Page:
Complaints, allegations could make Grammy telecast a hot one

Serious accusations of conflicts of interest, sexual misconduct hit the Recording Academy in the run-up to Sunday's show

Adam Graham

The Grammys are on fire.

Not on fire in an Alicia Keys "this girl is on fire!" kind of way, although Keys is hosting the ceremony, which airs at 8 p.m. Sunday on CBS. 

This Nov. 14, 2019 file photo shows Grammys CEO Deborah Dugan at the 20th Latin Grammy Awards in Las Vegas.

No, the Grammys are on fire in the sense that they are burning as uncontrollably as a raging house fire, and it's time to grab any belongings you might want to hold on to because it's about to become a pile of ash. 

In a bombshell set of allegations this week, ousted Recording Academy chief executive Deborah Dugan claimed the Grammy voting process is rigged, certain artists are given preferential treatment over others, and the entire voting process is subject to favoritism and brazen conflicts of interest. 

Outsiders might say "well, duh," but Dugan's statements shed light on the shadowy behind-the-scenes workings of "Music's Biggest Night," exposing what she says is an "old boys' club" where power is brokered among a handful of elites and misogyny runs deep.

Dugan's statements came after she was placed on administrative leave just 10 days prior to Sunday's ceremony, which is like if the Kansas City Chiefs decided to up and part ways with their coach ahead of next week's Super Bowl.  

Dugan replaced former Recording Academy head Neil Portnow, whose two- or three-minute appearance made for the stiffest segment of every Grammy telecast he was on. She alleged that her predecessor — famous for his 2018 statement that women need to "step up" if they want to be considered in the same league as their male counterparts — had been accused of raping a foreign recording artist following her performance at Carnegie Hall. (Portnow has denied the allegations, calling them "inaccurate, false and outrageous and terribly hurtful.") 

In a discrimination complaint filed after she was sidelined, Dugan described the Grammy voting process as controlled by committees who take a field of 20 submissions and narrow them down to the eventual nominees. Those committees include “members... who represent or have relationships with nominated artists," and that the board "uses these committees as an opportunity to push forward artists with whom they have relationships.”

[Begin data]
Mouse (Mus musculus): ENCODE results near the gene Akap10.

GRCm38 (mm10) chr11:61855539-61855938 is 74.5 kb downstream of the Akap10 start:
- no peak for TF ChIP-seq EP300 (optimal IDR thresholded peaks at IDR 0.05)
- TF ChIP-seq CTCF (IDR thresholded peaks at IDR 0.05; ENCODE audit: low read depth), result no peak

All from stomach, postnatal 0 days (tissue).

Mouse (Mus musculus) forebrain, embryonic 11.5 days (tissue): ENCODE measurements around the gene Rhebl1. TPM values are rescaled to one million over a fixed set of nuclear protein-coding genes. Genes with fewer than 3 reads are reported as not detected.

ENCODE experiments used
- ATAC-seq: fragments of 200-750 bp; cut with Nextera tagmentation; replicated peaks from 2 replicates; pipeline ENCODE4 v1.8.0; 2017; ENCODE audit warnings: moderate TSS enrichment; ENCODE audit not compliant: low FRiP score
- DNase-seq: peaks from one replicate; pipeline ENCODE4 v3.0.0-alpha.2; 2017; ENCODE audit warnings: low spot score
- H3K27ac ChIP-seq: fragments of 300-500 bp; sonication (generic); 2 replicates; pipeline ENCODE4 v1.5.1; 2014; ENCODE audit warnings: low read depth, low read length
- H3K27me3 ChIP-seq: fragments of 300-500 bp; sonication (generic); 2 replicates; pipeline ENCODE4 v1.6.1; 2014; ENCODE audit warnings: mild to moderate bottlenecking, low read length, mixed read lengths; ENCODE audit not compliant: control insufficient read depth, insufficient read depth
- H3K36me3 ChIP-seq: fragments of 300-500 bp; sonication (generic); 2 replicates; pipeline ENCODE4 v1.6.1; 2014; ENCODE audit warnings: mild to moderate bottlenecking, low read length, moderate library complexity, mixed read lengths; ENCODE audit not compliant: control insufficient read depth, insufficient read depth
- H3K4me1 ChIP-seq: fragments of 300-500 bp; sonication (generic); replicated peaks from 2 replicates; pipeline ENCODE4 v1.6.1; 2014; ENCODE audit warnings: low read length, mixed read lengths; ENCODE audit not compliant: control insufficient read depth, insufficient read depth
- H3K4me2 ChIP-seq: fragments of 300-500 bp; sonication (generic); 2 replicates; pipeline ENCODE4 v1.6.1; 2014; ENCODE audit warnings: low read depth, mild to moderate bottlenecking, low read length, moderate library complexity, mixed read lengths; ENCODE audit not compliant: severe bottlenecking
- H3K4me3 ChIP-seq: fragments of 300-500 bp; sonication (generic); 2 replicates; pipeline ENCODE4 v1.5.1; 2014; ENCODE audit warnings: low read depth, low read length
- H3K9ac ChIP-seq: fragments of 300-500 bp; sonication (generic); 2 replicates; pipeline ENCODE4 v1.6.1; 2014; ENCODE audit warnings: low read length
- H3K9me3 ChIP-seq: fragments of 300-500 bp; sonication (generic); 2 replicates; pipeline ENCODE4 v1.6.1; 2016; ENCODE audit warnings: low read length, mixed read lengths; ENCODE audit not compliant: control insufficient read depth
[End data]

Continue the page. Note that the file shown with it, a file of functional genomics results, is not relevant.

In other words, this year's Album of the Year field — the nominees are Bon Iver, Lana Del Rey, Billie Eilish, Ariana Grande, H.E.R., Lil Nas X, Lizzo and Vampire Weekend — may well have been "chosen," for lack of a better word, by people tied to those artists. (So as not to disparage the performers, Dugan chose not to name names with regard to this year's nominees.) 

The Grammys, which have awarded its Album of the Year prize to hip-hop artists just twice in its history, have long been accused by artists of playing favorites and being out of touch. Jay-Z and others have been vocal in their criticism of the process and its perceived lack of merit, and now the awards show and its governing body are facing even bigger issues of credibility and transparency, and it's happening at the worst possible time. 

Which, for viewers of Sunday's ceremony, could be the best possible time. The likelihood of artists speaking out against the Grammys while on the Grammys is extremely high, and the orchestra can't swell and cut off everybody. Those live microphones will be pipe bombs in artists' hands, and it could make for a livewire broadcast. 

Keys will do her best to keep the fire under control, but it may already be too late. For a blaze to be put out it needs to be fought, and at this point many are happy to let the Grammys burn to the ground.